Author ORCID Identifier

Year of Publication


Degree Name

Doctor of Philosophy (PhD)

Document Type

Doctoral Dissertation


Arts and Sciences



First Advisor

Marcelo I. Guzman


The Earth’s atmosphere is a multicomponent system comprising gases, aerosols, and clouds, and their interaction with sunlight impacts radiative forcing. Biomass burning and anthropogenic emissions release volatile phenolic compounds to the atmosphere, where they can undergo chemical oxidation and photochemical aging, providing precursors for the formation of secondary organic aerosol. This dissertation ensembles laboratory studies of oxidative processing of a group of representative phenolic compounds by O3, hydroxyl radical (HO), and nitrate radical (NO3) at relevant environmental conditions.

Online electrospray mass spectrometry (OESI) revealed that aerosolized microdroplets of phenolic aldehydes undergo electron transfer reaction generating HOwhen exposed to ≥ 45 ppbv O3(g) during microsecond contact times, generating hydroxy-substituents of the parent molecules. Ozonolysis of phenolic compounds and ring-functionalized phenols produce compounds containing carboxylic, and ester functionalities. The phenolic compounds were also deposited on ZnSe FTIR windows and exposed to ≥ 200 ppbv O3(g) for a longer timescale in a flow through reactor for analysis by FTIR spectroscopy, UV-visible spectroscopy, ultrahigh pressure liquid chromatography (UHPLC) with UV-visible and mass spectrometry (MS) detection, ion chromatography (IC) with conductivity and MS detection, and nuclear magnetic resonance (NMR) spectroscopy for 1H and 13C nuclei and tow-dimensional heteronuclear single quantum coherence (HSQC) experiments. The reaction products were dominated by functionalized and oligomeric compounds. Syringic acid was used as a common standard to compare the responses of UHPLC-MS, IC-MS and NMR analysis and quantify methoxy-aromatic product compounds and syringaldehyde was used to compare results from UHPLC-MS and NMR, and pseudo quantify aromatic aldehydic compounds. The uptake of O3(g) by the phenolic compounds increased with increasing relative humidity (RH). The decay kinetics showed non-linear dependence against increasing molar ratio of O3(g).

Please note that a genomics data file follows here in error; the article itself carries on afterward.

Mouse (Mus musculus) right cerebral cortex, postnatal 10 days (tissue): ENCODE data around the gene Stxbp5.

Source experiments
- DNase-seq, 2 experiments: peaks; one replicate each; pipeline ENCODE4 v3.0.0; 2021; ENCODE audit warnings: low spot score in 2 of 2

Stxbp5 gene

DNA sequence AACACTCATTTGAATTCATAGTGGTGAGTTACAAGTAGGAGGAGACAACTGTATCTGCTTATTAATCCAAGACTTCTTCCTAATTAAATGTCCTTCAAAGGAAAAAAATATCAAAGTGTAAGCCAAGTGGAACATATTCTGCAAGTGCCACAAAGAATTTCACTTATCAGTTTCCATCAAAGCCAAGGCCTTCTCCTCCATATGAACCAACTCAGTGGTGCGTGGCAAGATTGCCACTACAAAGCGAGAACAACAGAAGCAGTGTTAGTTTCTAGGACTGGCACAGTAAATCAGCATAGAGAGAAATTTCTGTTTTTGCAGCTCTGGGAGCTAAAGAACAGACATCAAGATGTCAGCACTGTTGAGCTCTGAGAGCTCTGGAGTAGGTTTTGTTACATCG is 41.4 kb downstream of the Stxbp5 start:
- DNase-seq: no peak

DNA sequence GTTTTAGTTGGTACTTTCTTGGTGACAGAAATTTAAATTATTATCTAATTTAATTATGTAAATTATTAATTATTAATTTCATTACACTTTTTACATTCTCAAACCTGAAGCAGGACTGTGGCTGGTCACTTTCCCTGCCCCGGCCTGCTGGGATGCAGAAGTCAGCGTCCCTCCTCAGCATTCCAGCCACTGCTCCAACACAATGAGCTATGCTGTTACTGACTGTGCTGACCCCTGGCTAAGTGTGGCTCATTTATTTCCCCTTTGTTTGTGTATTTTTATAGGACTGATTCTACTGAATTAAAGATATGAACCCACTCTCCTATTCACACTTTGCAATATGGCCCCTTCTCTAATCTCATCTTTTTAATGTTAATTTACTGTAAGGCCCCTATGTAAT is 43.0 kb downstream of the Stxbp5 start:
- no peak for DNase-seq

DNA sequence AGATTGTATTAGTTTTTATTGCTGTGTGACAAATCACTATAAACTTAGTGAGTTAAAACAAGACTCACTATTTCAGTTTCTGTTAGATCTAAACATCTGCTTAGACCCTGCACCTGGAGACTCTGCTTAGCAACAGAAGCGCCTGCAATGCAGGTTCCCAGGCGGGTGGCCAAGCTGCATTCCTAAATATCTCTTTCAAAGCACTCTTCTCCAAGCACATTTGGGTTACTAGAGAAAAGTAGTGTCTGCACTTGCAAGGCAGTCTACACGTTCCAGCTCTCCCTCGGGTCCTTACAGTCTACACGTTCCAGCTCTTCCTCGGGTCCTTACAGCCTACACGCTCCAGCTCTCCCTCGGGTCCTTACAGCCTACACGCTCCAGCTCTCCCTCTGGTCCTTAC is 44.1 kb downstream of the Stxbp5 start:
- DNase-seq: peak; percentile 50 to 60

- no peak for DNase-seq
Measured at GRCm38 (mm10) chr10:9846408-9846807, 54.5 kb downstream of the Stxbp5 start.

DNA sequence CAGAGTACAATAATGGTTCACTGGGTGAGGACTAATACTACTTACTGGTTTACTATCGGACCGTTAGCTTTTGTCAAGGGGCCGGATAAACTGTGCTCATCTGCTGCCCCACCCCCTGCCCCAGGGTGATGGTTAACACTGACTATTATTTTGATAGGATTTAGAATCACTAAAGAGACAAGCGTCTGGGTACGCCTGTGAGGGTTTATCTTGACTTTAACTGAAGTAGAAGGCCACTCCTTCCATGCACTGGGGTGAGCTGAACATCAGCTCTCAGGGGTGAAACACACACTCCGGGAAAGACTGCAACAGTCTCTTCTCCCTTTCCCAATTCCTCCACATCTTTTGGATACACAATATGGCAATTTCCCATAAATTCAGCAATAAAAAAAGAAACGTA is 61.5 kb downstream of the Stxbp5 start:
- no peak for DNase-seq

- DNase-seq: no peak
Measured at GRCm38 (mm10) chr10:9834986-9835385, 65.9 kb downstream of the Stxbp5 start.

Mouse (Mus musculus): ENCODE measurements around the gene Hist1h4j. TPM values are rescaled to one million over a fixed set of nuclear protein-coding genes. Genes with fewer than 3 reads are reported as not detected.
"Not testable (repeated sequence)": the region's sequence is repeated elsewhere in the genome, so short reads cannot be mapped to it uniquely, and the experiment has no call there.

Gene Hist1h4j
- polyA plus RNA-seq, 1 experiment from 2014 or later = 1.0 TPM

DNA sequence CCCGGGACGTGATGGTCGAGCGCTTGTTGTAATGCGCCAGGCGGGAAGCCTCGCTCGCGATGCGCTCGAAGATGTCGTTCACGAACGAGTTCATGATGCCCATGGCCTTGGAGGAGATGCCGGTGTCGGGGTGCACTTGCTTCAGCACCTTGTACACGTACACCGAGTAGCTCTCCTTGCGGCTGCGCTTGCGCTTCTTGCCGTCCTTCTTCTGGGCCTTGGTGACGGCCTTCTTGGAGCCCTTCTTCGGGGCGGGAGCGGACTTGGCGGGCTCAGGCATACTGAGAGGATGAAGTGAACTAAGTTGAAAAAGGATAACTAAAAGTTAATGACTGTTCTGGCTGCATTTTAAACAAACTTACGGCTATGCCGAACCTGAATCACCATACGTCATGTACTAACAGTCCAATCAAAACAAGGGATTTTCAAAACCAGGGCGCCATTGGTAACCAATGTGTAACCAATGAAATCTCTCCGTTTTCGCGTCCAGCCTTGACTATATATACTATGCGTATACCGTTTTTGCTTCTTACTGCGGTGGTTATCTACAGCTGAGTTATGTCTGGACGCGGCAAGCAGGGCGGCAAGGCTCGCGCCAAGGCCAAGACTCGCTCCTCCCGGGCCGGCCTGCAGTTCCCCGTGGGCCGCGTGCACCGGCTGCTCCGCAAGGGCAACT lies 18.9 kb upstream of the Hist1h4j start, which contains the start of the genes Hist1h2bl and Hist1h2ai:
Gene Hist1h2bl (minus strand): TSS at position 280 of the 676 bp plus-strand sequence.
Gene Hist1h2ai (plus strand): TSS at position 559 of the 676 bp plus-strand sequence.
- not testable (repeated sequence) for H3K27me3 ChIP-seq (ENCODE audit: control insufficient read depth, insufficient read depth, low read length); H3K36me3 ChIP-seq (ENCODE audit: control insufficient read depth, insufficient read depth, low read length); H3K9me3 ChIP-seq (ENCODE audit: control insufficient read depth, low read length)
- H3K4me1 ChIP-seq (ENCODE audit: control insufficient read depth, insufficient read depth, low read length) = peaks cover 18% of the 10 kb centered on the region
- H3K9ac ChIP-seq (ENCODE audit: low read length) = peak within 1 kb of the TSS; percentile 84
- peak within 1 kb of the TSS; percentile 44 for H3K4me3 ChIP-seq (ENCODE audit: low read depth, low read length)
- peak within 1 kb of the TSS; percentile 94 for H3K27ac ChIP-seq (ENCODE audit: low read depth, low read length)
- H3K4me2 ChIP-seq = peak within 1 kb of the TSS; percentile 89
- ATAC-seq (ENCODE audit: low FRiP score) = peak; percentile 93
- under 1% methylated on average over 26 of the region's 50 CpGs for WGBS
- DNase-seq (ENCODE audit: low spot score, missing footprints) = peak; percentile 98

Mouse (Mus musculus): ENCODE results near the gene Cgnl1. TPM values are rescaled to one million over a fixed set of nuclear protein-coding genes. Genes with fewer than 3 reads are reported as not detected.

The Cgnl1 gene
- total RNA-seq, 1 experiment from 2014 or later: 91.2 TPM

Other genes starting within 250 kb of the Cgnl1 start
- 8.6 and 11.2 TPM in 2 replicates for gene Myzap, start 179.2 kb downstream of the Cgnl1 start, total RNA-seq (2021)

Phenolic compounds were studied for oxidation with NO3. When aerosolized microdroplet of catechols were exposed to NO3, produced from the mixing of NO2(g) and O3(g) at the OESI-MS reactor, nitroaromatic compounds (NAC) were produced. Under variable pH (4.05 to 8.07) conditions, all these compounds generated NAC. Catechol thin film was deposited over ZnSe windows and oxidized by a mix of NO2(g) and O3(g) in the flow through reactor. Formation of 4-nitrocatechol (4NC) was observed after exposure to oxidant mixture of 200 ppbv NO2(g) and 50 ppbv O3(g) at 0% RH. 4NC production was highest at 0% RH and at elevated RH the reaction was dominated by O3(g) as observed by the increased production of cis,cis-muconic acid. Exposure to high [oxidant] mix such as 10700 ppbv NO2(g) and 2500 ppbv O3(g) at 0% RH showed generation of NAC and oligomers. Decay of catechol against increasing oxidant molar ratio showed non-linear dependence at 0% RH. All these results show the crucial role of daytime oxidant O3(g), and HO, and nighttime oxidant NO3 on the oxidative processing of phenolic compounds. Considering these reaction pathways and kinetics parameters in future climate modelling would reduce the gap between field observation and computer simulation predictions.

Digital Object Identifier (DOI)

Funding Information

The work in this dissertation was supported by the funding from the U.S.A. National Science Foundation (NSF) under award 1903744 and NSF CAREER award (CHE-1255290) to Dr. Marcelo I. Guzman.

Available for download on Wednesday, July 24, 2024